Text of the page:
Joseph Pilates said “Change happens through movement and movement heals.“ Many people recovering from an illness, injury, or surgery are still following the outdated idea of “resting” or avoiding movement at all costs and genuinely believe they are giving their body the best chance of recovery.
In 2020 this is, unfortunately, a misguided approach and numerous studies have been conducted that have shown the enormous benefit that movement contributes towards healing. There are of course some exceptions to this rule and movement should be avoided for conditions such as fractured bones and spinal cord injuries among others for example. As always you should seek advice from a medical practitioner before commencing a movement program to ensure that movement is appropriate for your condition.
What Is Movement?
Movement is essential for our wellbeing and our survival as a species. Once we have lost our ability to move through injury, for example, we become completely reliant on others for our very survival. Once we can’t walk we can’t obtain our own food, we need help with toileting and showering and we can’t run from danger. In early times humans obtained food through hunting and gathering and foraging in forests. The raw materials were then prepared for consumption which resulted in more physical activity. Many cultures had traditional dances that were performed for mourning, to prepare for war and for joy and celebration. Movement was part of daily life for these cultures but in our modern society during the technological age, we have removed as much movement as possible. Organic movement has largely been replaced by “exercise” in an effort to combat a sedentary lifestyle. The Pilates method incorporates many of the organic and functional movements that are essential for healing and maintaining our bodies.
How Does Movement Heal Exactly?
When we don’t move for an extended period of time due to an injury, for example, our muscles start to waste away or atrophy because our circulatory system can’t function efficiently as there is reduced blood flow to the area. Moving our bodies stimulates our circulation and promotes blood flow which drives oxygen to the injury site and removes waste products while at the same time encourages healing of the tissues. “Move It Or Lose It” really means exactly that but if you have “Lost It”, Pilates has been proven to be enormously beneficial for rehabilitating injuries to the back, knee and shoulder for example by strengthening the deep abdominal muscles, firstly from the inside or core and secondly by strengthening the outer muscles. As Pilates is a mind-body connection, it also assists in re-establishing the neural pathways from the brain to the muscles of the injured area which can weaken due to pain and lack of use.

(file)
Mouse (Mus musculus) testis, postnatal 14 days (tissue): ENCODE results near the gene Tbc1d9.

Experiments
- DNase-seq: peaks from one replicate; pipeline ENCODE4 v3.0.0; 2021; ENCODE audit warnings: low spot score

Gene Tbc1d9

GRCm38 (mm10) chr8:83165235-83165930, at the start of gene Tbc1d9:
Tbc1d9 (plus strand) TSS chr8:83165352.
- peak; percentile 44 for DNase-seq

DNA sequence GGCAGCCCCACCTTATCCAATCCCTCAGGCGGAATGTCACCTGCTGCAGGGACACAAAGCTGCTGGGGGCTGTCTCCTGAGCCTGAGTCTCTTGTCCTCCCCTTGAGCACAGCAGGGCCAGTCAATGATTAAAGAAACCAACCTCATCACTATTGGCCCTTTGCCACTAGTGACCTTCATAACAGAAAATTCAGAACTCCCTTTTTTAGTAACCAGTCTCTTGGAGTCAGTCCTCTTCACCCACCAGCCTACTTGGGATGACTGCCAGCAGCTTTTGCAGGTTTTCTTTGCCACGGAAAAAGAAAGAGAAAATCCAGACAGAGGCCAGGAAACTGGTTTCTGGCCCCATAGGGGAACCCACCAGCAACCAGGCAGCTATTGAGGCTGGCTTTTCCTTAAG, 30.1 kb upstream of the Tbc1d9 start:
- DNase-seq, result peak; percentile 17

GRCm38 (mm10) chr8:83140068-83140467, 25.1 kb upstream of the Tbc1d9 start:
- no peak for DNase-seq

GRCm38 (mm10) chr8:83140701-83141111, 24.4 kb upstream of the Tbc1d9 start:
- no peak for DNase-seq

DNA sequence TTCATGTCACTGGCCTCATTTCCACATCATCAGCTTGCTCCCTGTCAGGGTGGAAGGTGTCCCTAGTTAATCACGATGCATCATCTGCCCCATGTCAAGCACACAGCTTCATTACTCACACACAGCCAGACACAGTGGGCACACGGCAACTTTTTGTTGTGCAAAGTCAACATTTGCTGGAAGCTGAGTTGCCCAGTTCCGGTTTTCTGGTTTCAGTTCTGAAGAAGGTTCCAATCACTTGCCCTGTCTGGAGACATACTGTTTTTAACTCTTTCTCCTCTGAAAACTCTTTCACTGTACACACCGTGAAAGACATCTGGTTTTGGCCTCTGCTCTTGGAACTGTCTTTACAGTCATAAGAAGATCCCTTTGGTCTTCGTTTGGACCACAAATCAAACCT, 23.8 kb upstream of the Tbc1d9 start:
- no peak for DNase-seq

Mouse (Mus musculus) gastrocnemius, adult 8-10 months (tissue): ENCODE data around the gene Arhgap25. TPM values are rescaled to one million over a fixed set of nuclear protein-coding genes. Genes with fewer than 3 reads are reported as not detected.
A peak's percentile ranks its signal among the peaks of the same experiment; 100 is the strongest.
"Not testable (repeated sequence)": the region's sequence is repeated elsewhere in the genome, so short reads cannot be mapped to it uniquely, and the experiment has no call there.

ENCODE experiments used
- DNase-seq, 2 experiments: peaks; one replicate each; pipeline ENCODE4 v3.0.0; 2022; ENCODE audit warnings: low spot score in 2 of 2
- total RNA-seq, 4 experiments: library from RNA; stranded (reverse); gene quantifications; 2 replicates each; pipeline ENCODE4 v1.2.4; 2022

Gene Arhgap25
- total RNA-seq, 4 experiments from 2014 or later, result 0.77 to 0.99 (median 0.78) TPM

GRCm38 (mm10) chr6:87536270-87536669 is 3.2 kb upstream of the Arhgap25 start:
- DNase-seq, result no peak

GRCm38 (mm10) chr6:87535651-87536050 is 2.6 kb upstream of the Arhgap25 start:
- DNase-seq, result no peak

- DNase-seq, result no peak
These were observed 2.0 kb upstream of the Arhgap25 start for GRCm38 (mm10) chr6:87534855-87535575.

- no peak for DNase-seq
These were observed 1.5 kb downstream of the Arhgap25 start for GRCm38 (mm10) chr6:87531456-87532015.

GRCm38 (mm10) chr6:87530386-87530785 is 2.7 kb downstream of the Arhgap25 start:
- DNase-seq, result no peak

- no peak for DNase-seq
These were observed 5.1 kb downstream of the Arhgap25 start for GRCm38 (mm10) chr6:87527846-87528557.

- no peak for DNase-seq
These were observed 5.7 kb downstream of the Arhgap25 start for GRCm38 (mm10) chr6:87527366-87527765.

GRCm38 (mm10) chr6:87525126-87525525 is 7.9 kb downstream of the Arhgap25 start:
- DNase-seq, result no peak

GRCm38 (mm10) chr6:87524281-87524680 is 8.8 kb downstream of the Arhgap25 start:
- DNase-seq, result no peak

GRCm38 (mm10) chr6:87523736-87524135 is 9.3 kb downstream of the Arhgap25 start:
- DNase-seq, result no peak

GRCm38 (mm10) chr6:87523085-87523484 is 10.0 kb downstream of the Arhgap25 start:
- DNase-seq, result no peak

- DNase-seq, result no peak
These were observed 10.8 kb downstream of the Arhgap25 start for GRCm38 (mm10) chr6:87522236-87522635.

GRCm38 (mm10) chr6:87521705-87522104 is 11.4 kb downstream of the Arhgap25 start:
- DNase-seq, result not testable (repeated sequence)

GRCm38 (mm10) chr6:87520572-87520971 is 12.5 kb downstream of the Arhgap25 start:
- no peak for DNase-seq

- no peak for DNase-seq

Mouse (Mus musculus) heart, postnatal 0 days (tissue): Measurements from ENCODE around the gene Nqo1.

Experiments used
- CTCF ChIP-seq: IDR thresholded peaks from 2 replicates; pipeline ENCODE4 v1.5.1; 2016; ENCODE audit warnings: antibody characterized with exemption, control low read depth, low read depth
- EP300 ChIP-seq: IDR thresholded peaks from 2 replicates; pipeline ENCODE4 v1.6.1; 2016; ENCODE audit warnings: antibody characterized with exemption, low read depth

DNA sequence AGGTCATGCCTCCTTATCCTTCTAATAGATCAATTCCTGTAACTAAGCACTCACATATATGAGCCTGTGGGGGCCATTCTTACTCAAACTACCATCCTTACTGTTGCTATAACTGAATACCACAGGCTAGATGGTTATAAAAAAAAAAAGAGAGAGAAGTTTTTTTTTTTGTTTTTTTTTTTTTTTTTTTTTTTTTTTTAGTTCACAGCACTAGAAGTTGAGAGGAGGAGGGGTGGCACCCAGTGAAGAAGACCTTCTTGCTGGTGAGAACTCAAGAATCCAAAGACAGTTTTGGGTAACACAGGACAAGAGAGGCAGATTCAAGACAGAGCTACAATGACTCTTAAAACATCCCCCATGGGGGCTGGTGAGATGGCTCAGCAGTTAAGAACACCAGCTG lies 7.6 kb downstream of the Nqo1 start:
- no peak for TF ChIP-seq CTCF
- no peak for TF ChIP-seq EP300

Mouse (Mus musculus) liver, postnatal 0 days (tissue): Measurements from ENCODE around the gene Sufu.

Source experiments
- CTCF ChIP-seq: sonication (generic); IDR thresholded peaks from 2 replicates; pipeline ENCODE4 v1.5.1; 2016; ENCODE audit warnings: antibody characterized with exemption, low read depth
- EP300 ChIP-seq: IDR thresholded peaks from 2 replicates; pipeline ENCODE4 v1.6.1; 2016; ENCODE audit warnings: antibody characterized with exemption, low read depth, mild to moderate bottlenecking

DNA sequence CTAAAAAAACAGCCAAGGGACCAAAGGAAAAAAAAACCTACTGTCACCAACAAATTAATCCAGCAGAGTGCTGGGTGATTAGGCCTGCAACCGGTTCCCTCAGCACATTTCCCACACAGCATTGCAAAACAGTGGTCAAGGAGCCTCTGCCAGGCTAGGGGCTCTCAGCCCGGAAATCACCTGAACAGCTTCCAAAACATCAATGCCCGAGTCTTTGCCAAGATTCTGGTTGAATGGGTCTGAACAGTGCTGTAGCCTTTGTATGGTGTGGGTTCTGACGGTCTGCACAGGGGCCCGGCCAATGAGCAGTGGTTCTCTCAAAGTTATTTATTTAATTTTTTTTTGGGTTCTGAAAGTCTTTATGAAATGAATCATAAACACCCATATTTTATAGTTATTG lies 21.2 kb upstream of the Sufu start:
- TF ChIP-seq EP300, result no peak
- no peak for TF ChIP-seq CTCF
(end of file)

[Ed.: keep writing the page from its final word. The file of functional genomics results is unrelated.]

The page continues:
Movement Aids Cancer Recovery
Pilates and other forms of movement and exercise are now more widely accepted as an important tool in aiding cancer patients at various stages throughout their treatment and is particularly helpful for breast cancer survivors. Shoulder movement can be compromised for women following a mastectomy and very small, gentle shoulder movements can be introduced as soon as possible after surgery and then gradually progressed. In the past, patients would have restricted the movement of their arms for an extended period of time but we now know maintaining the range of movement in the shoulder joints is essential for many reasons including the prevention of frozen shoulder and maintaining good postural alignment. Pilates is particularly useful for this as each woman’s experience will be different and the exercises are tailored to individual needs.
If you are looking for a solution for pain or injury that you are currently dealing with you can start Pilates now by taking the free 10 day trial, self cancel at any time, no contracts. If you are willing to take the time to learn these valuable movement tools, you too will experience the healing power of movement.